}

    onGridReady(params) {
        this.api = params.api;
    }

    render() {
        return (
            <div className="ag-theme-balham">
                <AgGridReact
                    columnDefs={this.state.columnDefs}
                    onGridReady={this.onGridReady.bind(this)}
                    rowData={this.state.rowData} />
            </div>
        );
    }
}

We can now test this Editor Component by using the Grid API to initiate testing, gain access to the created Editor Instance and then invoke methods on it:

it('cell should be editable and editor component usable', async() => {
    expect(component.render().find('.ag-cell-value').html()).toEqual(`<div>Age: 24</div>`);

    // we use the API to start and stop editing
    // in a real e2e test we could actually double click on the cell etc
    agGridReact.api.startEditingCell({
        rowIndex: 0,
        colKey: 'age'
    });

    await waitForAsyncCondition(
        () => agGridReact.api.getCellEditorInstances() &&
              agGridReact.api.getCellEditorInstances().length > 0, 5)
              .then(() => null, () => fail("Editor instance not created within expected time"));

    const instances = agGridReact.api.getCellEditorInstances();
    expect(instances.length).toEqual(1);

    const editorComponent = instances[0].getFrameworkComponentInstance();
    editorComponent.setValue(50);

    agGridReact.api.stopEditing();

    await waitForAsyncCondition(
        () => agGridReact.api.getCellRendererInstances() &&
              agGridReact.api.getCellRendererInstances().length > 0, 5)
              .then(() => null, () => fail("Renderer instance not created within expected time"));

    expect(component.render().find('.ag-cell-value').html()).toEqual(`<div>Age: 50</div>`);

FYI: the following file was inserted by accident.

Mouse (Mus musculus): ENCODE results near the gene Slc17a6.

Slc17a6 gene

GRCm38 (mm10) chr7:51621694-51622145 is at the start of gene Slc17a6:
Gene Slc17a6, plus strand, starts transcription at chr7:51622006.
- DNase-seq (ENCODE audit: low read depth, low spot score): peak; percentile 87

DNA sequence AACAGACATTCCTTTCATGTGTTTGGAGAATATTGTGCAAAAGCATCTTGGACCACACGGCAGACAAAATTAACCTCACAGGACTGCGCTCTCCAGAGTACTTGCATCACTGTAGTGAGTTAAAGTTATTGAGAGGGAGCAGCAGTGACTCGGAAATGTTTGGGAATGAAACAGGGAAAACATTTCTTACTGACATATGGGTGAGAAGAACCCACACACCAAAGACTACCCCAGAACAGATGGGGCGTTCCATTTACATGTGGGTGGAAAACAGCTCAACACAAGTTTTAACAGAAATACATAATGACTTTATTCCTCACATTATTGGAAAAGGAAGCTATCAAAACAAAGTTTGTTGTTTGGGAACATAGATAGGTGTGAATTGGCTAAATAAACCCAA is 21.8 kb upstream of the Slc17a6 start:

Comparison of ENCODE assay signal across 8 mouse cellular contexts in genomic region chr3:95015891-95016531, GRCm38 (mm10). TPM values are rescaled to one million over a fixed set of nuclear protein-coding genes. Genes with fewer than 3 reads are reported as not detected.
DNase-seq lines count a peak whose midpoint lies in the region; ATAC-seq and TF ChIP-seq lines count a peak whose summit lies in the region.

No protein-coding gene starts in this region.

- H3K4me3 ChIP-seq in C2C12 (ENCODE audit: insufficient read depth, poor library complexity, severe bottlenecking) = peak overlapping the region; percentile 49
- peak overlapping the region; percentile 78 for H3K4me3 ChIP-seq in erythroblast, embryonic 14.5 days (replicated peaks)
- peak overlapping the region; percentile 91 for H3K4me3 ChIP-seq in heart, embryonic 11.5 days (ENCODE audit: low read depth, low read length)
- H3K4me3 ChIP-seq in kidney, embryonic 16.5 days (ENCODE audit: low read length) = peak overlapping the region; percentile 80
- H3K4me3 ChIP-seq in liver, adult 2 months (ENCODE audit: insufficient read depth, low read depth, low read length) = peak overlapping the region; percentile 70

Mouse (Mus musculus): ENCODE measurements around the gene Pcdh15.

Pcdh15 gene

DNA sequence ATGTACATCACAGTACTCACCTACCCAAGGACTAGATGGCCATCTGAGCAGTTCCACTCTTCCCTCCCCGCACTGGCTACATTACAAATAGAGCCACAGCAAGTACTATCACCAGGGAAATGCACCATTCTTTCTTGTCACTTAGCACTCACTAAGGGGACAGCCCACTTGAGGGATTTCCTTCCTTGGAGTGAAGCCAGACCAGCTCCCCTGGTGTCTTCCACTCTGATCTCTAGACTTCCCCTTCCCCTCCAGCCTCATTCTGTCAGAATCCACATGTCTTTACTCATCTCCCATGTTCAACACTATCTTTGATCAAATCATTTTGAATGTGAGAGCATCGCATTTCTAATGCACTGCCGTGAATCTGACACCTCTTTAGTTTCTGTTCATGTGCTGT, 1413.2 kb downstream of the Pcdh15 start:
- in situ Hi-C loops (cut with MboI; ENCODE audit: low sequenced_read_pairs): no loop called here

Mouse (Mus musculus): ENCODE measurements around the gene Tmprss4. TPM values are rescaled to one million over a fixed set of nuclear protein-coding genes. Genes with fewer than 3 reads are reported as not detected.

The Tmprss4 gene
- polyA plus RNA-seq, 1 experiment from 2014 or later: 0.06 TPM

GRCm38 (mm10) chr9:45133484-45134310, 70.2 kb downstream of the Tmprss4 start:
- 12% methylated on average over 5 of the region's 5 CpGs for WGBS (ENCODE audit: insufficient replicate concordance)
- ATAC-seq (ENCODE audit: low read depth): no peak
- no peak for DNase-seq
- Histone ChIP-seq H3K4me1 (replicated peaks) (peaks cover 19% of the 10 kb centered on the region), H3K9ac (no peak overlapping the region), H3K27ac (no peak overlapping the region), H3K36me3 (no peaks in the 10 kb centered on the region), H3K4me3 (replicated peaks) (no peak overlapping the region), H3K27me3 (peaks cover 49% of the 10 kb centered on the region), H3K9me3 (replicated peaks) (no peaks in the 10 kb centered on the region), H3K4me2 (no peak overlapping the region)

});

Note that we make use of the waitForAsyncCondition utility described above to wait for the Editor Component to be instantiated.

We also use the Grid API to initiate and end testing as we're can't readily perform double clicks in a unit testing environment (but could if doing e2e with something like Protractor for example).

Testing React Hooks with Enzyme

By default testing libraries won't return an accessible instance of a hook - in order to get access to methods you'll need to wrap your component with a forwardRef and then expose methods you want to test with the useImperativeHandle hook.

import React, {forwardRef, useImperativeHandle, useState} from 'react';
import {AgGridReact} from 'ag-grid-react';

export default forwardRef(function (props, ref) {
   const columnDefs = [...columns...];
   const rowData = [...rowData...];

   const [api, setApi] = useState(null);

   const onGridReady = (params) => {
       setApi(params.api);
   };

   useImperativeHandle(ref, () => {
       return {
           getApi() {
               return api;
           }
       }
   });

   return (
       <AgGridReact
           columnDefs={columnDefs}
           onGridReady={onGridReady}
           rowData={rowData}
       />
   );
});

You can then test this hook by accessing it via a ref:

const ensureGridApiHasBeenSet = async (componentRef) => {
   await act(async () => {
       await new Promise(function (resolve, reject) {
           (function waitForGridReady() {
              // access the exposed "getApi" method on our hook
               if (componentRef.current.getApi()) {
                   if (componentRef.current.getApi().getRowNode(8)) {
                       return resolve();
                   }

               }
               setTimeout(waitForGridReady, 10);
           })();
       })

   });
};

beforeEach(async () => {
   const ref = React.createRef()
   component = mount(<App ref={ref}/>);
   agGridReact = component.find(AgGridReact).instance();
   await ensureGridApiHasBeenSet(ref);
});

Note that we're accessing exposed getApi method via the ref: componentRef.current.getApi().

A full working example can be found in the following GitHub Repo.